CHAMPAIGN, Ill. – To no one’s surprise, Asian students outscored their American classmates on the 2007 Trends in International Mathematics and Science Study (TIMSS), a highly respected international assessment administered every four years to compare the mathematics and science test scores of fourth- and eighth-grade students from around the world. But according to a University of Illinois education professor, one standardized test should not be taken as a final verdict on the quality of math and science education in U.S. elementary schools.
“TIMSS should be taken with a huge grain of salt because there are a lot of ways to spin the data, positively and negatively,” said Sarah Lubienski, a professor of curriculum and instruction at the U. of I.’s College of Education.
About one-seventh of the countries in the world participate in TIMSS, she said.
“If you measured us against all the countries in the world, we would look better,” she said. “If the world took the National Assessment of Educational Progress (NAEP) test, it’s very possible we might look much better, because we prepare kids for NAEP-like questions. So we can look better or worse depending on whom we compare ourselves to, and what test we use to compare ourselves with.”
Lubienski said the recently released 2007 results, which showed an increase in math scores but only a slight uptick in science scores for U.S. students, are mostly good, though she doubts the value of such tests because “there’s really not that much evidence to say that doing well on TIMSS correlates with anything.”
“I really question whether these are the scores we want to worry about,” she said.
For most U.S. students, TIMSS is just another test in an ever-increasing number of standardized tests they’re forced to take throughout the school year.
“In some sense, I’m surprised we do as well as we do,” Lubienski said. “If you look at the top-scoring Asian countries, they had 100 percent school participation. In the U.S., we had among the lowest. In some countries it’s a point of national pride to participate in TIMSS.”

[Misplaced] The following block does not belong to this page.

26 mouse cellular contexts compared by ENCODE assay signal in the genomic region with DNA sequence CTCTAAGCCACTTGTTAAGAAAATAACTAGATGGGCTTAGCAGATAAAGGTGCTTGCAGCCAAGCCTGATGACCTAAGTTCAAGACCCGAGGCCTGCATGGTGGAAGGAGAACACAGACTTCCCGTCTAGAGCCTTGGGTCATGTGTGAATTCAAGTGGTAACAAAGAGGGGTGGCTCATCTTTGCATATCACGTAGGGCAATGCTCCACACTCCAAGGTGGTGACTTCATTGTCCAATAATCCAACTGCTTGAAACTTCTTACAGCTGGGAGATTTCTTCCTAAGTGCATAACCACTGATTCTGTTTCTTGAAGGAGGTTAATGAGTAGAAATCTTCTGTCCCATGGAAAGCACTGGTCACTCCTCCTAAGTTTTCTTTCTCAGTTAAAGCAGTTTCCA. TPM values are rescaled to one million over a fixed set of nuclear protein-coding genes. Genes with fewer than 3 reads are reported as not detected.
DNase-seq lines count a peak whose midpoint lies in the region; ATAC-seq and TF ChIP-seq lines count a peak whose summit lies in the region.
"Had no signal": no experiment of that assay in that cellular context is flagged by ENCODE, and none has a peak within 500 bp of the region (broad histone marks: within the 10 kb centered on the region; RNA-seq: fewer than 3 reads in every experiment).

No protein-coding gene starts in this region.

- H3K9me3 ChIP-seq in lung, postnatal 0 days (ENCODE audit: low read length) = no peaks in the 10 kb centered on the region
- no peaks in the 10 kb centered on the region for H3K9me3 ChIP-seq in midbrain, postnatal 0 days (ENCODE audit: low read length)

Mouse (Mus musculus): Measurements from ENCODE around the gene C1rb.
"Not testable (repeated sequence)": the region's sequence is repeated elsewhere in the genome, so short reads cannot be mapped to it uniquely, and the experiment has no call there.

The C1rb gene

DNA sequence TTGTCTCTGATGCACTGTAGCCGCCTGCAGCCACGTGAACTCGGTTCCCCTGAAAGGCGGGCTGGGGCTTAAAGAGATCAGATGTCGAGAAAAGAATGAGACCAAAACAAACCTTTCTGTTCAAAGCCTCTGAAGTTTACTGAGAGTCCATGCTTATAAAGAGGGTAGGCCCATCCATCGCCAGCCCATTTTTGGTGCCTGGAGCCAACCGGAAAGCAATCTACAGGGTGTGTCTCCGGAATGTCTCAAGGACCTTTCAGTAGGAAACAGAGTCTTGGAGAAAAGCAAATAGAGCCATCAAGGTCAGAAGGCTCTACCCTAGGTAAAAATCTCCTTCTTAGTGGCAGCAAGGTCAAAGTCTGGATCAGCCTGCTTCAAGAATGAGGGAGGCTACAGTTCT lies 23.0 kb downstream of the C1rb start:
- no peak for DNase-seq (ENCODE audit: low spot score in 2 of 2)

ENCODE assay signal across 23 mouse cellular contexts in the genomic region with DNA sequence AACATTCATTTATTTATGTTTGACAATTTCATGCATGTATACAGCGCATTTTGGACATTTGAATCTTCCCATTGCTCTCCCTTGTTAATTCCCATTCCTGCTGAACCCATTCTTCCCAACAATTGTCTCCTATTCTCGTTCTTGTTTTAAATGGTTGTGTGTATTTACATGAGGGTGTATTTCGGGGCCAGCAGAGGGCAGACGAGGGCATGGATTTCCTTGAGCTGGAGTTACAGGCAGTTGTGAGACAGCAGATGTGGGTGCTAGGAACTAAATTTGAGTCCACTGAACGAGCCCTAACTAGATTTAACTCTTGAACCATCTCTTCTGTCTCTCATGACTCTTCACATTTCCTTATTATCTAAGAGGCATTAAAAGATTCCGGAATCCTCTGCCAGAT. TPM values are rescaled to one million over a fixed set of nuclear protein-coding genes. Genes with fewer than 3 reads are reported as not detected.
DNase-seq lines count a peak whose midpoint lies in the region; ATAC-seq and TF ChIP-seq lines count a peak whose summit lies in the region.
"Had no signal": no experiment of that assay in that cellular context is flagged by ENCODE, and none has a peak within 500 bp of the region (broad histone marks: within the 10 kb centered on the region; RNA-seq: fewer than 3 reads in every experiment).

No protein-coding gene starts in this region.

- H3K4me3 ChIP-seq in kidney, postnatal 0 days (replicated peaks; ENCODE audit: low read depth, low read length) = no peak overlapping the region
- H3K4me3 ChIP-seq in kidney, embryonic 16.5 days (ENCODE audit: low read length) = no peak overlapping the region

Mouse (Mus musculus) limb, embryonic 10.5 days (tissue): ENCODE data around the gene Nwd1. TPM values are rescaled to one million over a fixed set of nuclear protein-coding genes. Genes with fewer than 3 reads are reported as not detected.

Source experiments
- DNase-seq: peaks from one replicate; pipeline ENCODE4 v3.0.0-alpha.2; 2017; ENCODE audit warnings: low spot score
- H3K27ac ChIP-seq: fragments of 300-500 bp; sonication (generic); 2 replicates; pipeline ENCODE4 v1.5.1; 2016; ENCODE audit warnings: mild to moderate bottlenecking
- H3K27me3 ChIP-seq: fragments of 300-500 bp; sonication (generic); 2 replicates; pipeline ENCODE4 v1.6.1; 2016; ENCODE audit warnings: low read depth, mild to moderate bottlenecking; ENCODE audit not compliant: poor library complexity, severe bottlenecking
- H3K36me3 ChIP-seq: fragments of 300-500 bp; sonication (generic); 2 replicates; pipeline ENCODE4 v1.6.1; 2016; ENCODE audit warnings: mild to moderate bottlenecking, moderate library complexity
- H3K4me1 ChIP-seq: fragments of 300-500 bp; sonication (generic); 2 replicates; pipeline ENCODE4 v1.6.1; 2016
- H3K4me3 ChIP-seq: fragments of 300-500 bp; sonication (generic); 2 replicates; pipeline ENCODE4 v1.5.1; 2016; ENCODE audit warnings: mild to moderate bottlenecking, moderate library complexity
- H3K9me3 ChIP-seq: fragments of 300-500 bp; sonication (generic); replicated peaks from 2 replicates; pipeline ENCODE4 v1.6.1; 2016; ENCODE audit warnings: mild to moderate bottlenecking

Although Asian students are consistently the top-performing students on international math and science tests, Lubienski said that success on standardized tests comes at a price.
“Those kids are working very hard in cram schools, after their normal school day, because they have a very high-stakes test that they take when they’re about 14 years old that determines the rest of their life,” she said. “There’s a loss of childhood when your child’s life revolves around cramming for a test, and some would argue a loss of creativity. I don’t think we want that for our kids.”
The most glaring piece of information that can be gleaned from the report, according to Lubienski, is the stark inequity between the richest and poorest schools in the U.S.
“The gulf between the lowest- and highest-scoring schools in the U.S. is a much greater gap than the distance between the U.S. and the top-scoring countries,” she said. “To my mind, that suggests that President-elect Obama ought to worry more about what’s going on in Mississippi than competing with the Singapores of the world on one type of test. If we could bring those kids in our lowest-performing districts up to grade level, not only would we look a lot better on international tests, but, more importantly, we would be a stronger, fairer country.”
Lubienski said that classroom time is the biggest factor in improving students’ science scores. But with the No Child Left Behind law effectively straitjacketing teachers into focusing almost exclusively on improving reading and math scores, science class, along with art, writing, recess and gym class, usually ends up getting cut in favor of rote test preparation.
“I think if we just had more time for science in schools, we would see a difference in the scores,” she said, noting that science has recently been added to tests mandated by No Child Left Behind for fourth and seventh grade students.
“We might see a difference in science scores next time because of that,” she said, “but we’re still losing sight of the arts and of reading interesting books for the sake of reading interesting books while shifting our focus almost exclusively to subjects that are testable. Yes, we can show results with that, which is a good thing. But when I talk to teachers out in the field and they tell me they know they’re not teaching as well as they could because they have to stay on their pacing guide, then we’re not helping students.”
The disparity in the test scores between the wealthiest and the poorest school districts in the U.S. also throws into broad relief the lack of quality teachers in the communities where they’re needed most.
“We absolutely need better, more qualified teachers in our schools, and they need to be in the schools where they’re needed most – not in, say, the suburbs of Chicago, but in poor and rural communities,” she said. “Poorer districts have a hard time competing with wealthy districts in attracting and supporting the best teachers. If we’re serious about improving education in this country, we need to make helping those with the least in our country our top priority, because those kids deserve the same opportunities that kids in the high-scoring schools have.”